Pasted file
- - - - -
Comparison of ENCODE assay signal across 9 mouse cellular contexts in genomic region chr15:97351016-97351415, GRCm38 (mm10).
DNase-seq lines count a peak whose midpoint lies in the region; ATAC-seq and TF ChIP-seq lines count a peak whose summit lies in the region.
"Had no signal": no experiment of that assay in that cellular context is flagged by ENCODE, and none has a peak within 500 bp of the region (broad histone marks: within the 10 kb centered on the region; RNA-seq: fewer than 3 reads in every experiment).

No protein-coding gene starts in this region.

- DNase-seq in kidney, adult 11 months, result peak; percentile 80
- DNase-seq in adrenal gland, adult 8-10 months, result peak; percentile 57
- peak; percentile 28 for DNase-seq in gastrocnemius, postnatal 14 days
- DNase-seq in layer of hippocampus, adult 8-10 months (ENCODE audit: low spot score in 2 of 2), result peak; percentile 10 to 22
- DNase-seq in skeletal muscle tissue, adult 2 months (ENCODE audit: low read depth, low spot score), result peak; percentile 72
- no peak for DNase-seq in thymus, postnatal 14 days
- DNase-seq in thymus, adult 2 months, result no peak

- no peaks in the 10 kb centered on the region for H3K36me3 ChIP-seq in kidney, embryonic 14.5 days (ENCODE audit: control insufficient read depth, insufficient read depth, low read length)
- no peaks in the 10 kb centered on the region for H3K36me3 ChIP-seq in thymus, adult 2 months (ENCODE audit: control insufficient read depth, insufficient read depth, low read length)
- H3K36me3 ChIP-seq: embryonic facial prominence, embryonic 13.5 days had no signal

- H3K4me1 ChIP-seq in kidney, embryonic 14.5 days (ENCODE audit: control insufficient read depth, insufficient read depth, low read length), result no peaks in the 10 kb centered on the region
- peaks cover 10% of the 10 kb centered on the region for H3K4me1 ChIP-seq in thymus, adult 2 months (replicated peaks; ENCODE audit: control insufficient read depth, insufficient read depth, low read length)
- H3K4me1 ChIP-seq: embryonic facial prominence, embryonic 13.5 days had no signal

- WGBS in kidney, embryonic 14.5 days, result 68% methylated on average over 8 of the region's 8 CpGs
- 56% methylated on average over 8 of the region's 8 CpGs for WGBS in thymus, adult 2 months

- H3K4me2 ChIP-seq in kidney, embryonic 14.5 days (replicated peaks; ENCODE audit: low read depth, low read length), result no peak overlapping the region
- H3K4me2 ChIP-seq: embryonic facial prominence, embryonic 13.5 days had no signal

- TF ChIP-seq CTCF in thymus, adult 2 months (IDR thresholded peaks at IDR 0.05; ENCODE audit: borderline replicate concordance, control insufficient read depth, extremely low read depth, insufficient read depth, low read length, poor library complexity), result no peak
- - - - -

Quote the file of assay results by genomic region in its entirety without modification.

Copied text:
Comparison of ENCODE assay signal across 9 mouse cellular contexts in genomic region chr15:97351016-97351415, GRCm38 (mm10).
DNase-seq lines count a peak whose midpoint lies in the region; ATAC-seq and TF ChIP-seq lines count a peak whose summit lies in the region.
"Had no signal": no experiment of that assay in that cellular context is flagged by ENCODE, and none has a peak within 500 bp of the region (broad histone marks: within the 10 kb centered on the region; RNA-seq: fewer than 3 reads in every experiment).

No protein-coding gene starts in this region.

- DNase-seq in kidney, adult 11 months, result peak; percentile 80
- DNase-seq in adrenal gland, adult 8-10 months, result peak; percentile 57
- peak; percentile 28 for DNase-seq in gastrocnemius, postnatal 14 days
- DNase-seq in layer of hippocampus, adult 8-10 months (ENCODE audit: low spot score in 2 of 2), result peak; percentile 10 to 22
- DNase-seq in skeletal muscle tissue, adult 2 months (ENCODE audit: low read depth, low spot score), result peak; percentile 72
- no peak for DNase-seq in thymus, postnatal 14 days
- DNase-seq in thymus, adult 2 months, result no peak

- no peaks in the 10 kb centered on the region for H3K36me3 ChIP-seq in kidney, embryonic 14.5 days (ENCODE audit: control insufficient read depth, insufficient read depth, low read length)
- no peaks in the 10 kb centered on the region for H3K36me3 ChIP-seq in thymus, adult 2 months (ENCODE audit: control insufficient read depth, insufficient read depth, low read length)
- H3K36me3 ChIP-seq: embryonic facial prominence, embryonic 13.5 days had no signal

- H3K4me1 ChIP-seq in kidney, embryonic 14.5 days (ENCODE audit: control insufficient read depth, insufficient read depth, low read length), result no peaks in the 10 kb centered on the region
- peaks cover 10% of the 10 kb centered on the region for H3K4me1 ChIP-seq in thymus, adult 2 months (replicated peaks; ENCODE audit: control insufficient read depth, insufficient read depth, low read length)
- H3K4me1 ChIP-seq: embryonic facial prominence, embryonic 13.5 days had no signal

- WGBS in kidney, embryonic 14.5 days, result 68% methylated on average over 8 of the region's 8 CpGs
- 56% methylated on average over 8 of the region's 8 CpGs for WGBS in thymus, adult 2 months

- H3K4me2 ChIP-seq in kidney, embryonic 14.5 days (replicated peaks; ENCODE audit: low read depth, low read length), result no peak overlapping the region
- H3K4me2 ChIP-seq: embryonic facial prominence, embryonic 13.5 days had no signal

- TF ChIP-seq CTCF in thymus, adult 2 months (IDR thresholded peaks at IDR 0.05; ENCODE audit: borderline replicate concordance, control insufficient read depth, extremely low read depth, insufficient read depth, low read length, poor library complexity), result no peak